作者

Debbie Heywood

高级专业支持律师

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作者

Debbie Heywood

高级专业支持律师

Read More

18 十一月 2019

Radar - November 2019 – 1 / 2 观点

NIS Regulations

The UK government has published new legislation and guidelines to help EU and UK Digital Service Providers deal with compliance under the NIS Directive and the UK NIS Regulations after Brexit.

What's the issue?

The NIS Directive 2016 deals with the security of network and information systems. As a minimum harmonisation Directive, each Member State has its own implementing legislation. In the UK, it's the NIS Regulations 2018.

The Regulations apply to operators of essential services and to Digital Service Providers ie anyone who provides one or more of these three types of digital service:

  • Online marketplaces
  • Online search engines
  • Cloud computing services

And meets the following three criteria:

  • 50 or more staff, or a turnover of more than €10m per year, or a balance sheet total of more than €10m per year.
  • Its main establishment is in the UK or it has nominated a representative in the UK.
  • It offers services in the EU.

When the UK leaves the EU, the Regulations need to change to ensure they continue to work, and relevant DSPs in the UK and the EU may need to take additional compliance steps. Most notably, they may need to appoint a representative to act on their behalf with regard to NIS compliance.

What's the development?

The government has enacted the draft Network and Information Systems (Amendment etc.) (EU Exit) (No.2) Regulations 2019 (Revised Regulations). They are stated as coming into force on the twentieth day after exit day but would most likely come into force at the end of any transition period. They amend the NIS Regulations to:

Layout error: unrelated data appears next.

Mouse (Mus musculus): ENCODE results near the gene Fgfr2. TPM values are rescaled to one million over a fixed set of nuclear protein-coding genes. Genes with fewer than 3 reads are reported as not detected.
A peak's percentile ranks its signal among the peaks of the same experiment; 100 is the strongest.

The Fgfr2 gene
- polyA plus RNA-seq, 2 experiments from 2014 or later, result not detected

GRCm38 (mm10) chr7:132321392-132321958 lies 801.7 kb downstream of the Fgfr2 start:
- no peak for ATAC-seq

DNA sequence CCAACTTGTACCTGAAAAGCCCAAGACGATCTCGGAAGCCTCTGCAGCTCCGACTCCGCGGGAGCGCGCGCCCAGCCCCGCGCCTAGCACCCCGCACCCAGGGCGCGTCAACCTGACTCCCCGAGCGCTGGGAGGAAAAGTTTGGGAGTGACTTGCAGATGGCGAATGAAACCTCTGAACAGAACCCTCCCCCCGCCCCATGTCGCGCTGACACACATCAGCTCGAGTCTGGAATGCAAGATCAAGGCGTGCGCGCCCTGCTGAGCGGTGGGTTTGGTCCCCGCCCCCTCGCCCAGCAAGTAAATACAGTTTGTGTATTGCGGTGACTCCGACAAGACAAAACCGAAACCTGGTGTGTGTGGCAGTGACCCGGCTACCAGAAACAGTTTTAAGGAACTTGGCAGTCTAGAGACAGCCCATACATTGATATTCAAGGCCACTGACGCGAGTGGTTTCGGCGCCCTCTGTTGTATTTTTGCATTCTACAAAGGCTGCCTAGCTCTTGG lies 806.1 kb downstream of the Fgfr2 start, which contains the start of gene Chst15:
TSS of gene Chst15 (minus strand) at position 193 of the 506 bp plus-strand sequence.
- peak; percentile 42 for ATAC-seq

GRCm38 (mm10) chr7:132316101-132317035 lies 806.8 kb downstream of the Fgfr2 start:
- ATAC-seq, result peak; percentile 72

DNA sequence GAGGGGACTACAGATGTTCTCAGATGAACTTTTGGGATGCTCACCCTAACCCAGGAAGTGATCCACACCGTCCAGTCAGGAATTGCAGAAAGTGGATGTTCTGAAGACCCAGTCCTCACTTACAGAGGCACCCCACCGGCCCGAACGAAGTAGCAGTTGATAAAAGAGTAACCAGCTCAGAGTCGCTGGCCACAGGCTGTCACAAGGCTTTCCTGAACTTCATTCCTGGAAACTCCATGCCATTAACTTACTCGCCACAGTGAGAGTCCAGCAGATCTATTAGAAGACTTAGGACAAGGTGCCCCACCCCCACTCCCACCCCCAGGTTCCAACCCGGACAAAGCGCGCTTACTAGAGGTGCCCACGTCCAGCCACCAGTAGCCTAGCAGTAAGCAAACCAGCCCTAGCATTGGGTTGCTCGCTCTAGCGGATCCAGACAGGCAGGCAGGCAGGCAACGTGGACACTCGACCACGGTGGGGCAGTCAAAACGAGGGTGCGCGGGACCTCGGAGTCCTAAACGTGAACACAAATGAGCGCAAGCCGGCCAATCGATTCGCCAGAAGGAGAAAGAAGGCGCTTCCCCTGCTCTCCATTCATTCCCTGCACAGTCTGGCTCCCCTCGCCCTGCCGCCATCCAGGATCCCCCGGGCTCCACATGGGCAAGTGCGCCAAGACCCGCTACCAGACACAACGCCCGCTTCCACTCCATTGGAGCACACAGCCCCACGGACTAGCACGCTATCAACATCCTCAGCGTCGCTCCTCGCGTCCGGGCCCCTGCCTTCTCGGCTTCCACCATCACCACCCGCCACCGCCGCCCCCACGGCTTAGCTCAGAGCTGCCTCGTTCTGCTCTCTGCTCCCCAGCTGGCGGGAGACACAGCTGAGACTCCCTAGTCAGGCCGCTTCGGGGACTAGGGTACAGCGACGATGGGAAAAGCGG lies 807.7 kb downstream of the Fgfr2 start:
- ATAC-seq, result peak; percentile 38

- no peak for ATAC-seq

• Require DSPs with a head office located outside the UK but offering services in the UK, to appoint a representative as long as they are not small or micro enterprise businesses. These requirements will apply from three months after the Regulations come into force.
  • Revoke the Cybersecurity Act which will be redundant after Brexit.
  • Amend a drafting error in the schedule.

The Intellectual Property Office has published guidance for UK DSPs operating in the EU on compliance under the UK NIS Regulations and the NIS Directive (as implemented across the EU27). The guidance covers:

  • How to identify whether they are caught by the NIS Regulations in the UK.
  • The circumstances when a UK DSP will be considered to be offering services within the EU.
  • How to meet compliance obligations when providing services in the EU, most notably appointing a representative.
  • How UK DSPs are regulated.

Guidance has also been published for EU DSPs offering services in the UK.

What does this mean for you?

If you are a UK DSP offering services in the EU

After Brexit you must:

  • Comply with the law in that EU Member State.
  • Appoint a representative in one of the EU Member States where you offer services, in writing and following the formal process set by the country you are working in.
  • Tell the ICO you have appointed a representative in another country.

If you are a non-UK DSP operating in the UK

After Brexit you will need to:

  • Appoint a representative in the UK.
  • Confirm this in writing following the ICO's registration process.
  • Comply with the NIS Regulations even if you are already complying with domestic law in an EU Member State.
  • Continue to comply with requirements for UK DSPs under the Regulations as revised.

The representative must be able to act on behalf of the DSP in relation to its obligations under the NIS Regulations and their identity must be communicated to the ICO. EU DSPs should also tell the ICO if they have a head office in an EU Member State, if they have nominated a representative in an EU Member State, if they are complying with the equivalent legislation in another country or are operating network and information systems outside the UK. These steps must be taken from three months of the Revised Regulations coming into effect.

本系列内容

技术、媒体与通信 (TMC)

NIS Regulations

作者 Debbie Heywood

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